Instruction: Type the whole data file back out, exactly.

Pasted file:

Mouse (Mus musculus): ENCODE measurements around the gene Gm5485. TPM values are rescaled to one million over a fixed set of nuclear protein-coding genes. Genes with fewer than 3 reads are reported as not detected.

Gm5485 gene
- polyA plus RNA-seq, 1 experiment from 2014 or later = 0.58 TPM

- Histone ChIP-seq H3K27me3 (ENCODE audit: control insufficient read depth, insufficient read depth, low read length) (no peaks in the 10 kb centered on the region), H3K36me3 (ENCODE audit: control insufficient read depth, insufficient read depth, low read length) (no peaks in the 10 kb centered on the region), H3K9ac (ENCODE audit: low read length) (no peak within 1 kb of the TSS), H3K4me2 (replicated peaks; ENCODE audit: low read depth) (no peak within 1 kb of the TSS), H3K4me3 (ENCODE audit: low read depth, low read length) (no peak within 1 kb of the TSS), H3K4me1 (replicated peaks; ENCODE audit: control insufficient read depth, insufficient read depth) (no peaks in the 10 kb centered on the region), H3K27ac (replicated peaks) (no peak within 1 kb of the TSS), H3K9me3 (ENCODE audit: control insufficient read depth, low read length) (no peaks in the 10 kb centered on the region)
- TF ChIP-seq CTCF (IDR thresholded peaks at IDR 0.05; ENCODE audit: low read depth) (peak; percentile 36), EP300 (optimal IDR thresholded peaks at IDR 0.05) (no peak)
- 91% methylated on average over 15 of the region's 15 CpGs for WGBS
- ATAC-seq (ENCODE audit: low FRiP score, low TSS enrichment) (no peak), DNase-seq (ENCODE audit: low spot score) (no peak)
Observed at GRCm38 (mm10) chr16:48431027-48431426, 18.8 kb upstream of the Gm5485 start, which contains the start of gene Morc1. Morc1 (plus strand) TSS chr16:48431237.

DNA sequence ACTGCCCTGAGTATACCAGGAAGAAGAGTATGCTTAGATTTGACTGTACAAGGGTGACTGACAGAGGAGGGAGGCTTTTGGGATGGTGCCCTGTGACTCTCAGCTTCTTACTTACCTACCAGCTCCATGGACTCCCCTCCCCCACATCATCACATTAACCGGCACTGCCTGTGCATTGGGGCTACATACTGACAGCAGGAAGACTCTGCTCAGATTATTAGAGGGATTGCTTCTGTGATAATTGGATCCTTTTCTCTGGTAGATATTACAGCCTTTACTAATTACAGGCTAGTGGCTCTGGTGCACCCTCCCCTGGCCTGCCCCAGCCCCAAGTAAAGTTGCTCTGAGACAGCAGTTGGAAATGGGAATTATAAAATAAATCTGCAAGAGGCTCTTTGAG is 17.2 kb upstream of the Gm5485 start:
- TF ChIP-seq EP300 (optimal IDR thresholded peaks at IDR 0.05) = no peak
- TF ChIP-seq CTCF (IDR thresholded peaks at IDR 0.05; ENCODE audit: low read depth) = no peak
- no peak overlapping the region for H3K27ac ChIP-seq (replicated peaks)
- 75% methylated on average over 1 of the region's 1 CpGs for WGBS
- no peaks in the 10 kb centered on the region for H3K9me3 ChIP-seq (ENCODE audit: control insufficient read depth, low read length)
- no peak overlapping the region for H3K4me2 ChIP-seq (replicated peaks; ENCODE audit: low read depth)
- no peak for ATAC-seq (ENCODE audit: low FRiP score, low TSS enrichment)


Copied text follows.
Mouse (Mus musculus): ENCODE measurements around the gene Gm5485. TPM values are rescaled to one million over a fixed set of nuclear protein-coding genes. Genes with fewer than 3 reads are reported as not detected.

Gm5485 gene
- polyA plus RNA-seq, 1 experiment from 2014 or later = 0.58 TPM

- Histone ChIP-seq H3K27me3 (ENCODE audit: control insufficient read depth, insufficient read depth, low read length) (no peaks in the 10 kb centered on the region), H3K36me3 (ENCODE audit: control insufficient read depth, insufficient read depth, low read length) (no peaks in the 10 kb centered on the region), H3K9ac (ENCODE audit: low read length) (no peak within 1 kb of the TSS), H3K4me2 (replicated peaks; ENCODE audit: low read depth) (no peak within 1 kb of the TSS), H3K4me3 (ENCODE audit: low read depth, low read length) (no peak within 1 kb of the TSS), H3K4me1 (replicated peaks; ENCODE audit: control insufficient read depth, insufficient read depth) (no peaks in the 10 kb centered on the region), H3K27ac (replicated peaks) (no peak within 1 kb of the TSS), H3K9me3 (ENCODE audit: control insufficient read depth, low read length) (no peaks in the 10 kb centered on the region)
- TF ChIP-seq CTCF (IDR thresholded peaks at IDR 0.05; ENCODE audit: low read depth) (peak; percentile 36), EP300 (optimal IDR thresholded peaks at IDR 0.05) (no peak)
- 91% methylated on average over 15 of the region's 15 CpGs for WGBS
- ATAC-seq (ENCODE audit: low FRiP score, low TSS enrichment) (no peak), DNase-seq (ENCODE audit: low spot score) (no peak)
Observed at GRCm38 (mm10) chr16:48431027-48431426, 18.8 kb upstream of the Gm5485 start, which contains the start of gene Morc1. Morc1 (plus strand) TSS chr16:48431237.

DNA sequence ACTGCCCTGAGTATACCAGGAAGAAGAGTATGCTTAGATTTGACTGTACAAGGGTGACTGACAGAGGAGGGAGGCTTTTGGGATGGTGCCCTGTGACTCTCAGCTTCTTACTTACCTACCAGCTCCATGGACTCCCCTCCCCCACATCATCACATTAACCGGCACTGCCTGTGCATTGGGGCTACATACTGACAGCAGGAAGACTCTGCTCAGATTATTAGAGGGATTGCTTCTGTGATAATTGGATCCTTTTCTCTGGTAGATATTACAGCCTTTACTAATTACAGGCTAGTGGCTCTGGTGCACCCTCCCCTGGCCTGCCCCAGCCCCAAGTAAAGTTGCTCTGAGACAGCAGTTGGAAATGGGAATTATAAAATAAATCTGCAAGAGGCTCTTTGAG is 17.2 kb upstream of the Gm5485 start:
- TF ChIP-seq EP300 (optimal IDR thresholded peaks at IDR 0.05) = no peak
- TF ChIP-seq CTCF (IDR thresholded peaks at IDR 0.05; ENCODE audit: low read depth) = no peak
- no peak overlapping the region for H3K27ac ChIP-seq (replicated peaks)
- 75% methylated on average over 1 of the region's 1 CpGs for WGBS
- no peaks in the 10 kb centered on the region for H3K9me3 ChIP-seq (ENCODE audit: control insufficient read depth, low read length)
- no peak overlapping the region for H3K4me2 ChIP-seq (replicated peaks; ENCODE audit: low read depth)
- no peak for ATAC-seq (ENCODE audit: low FRiP score, low TSS enrichment)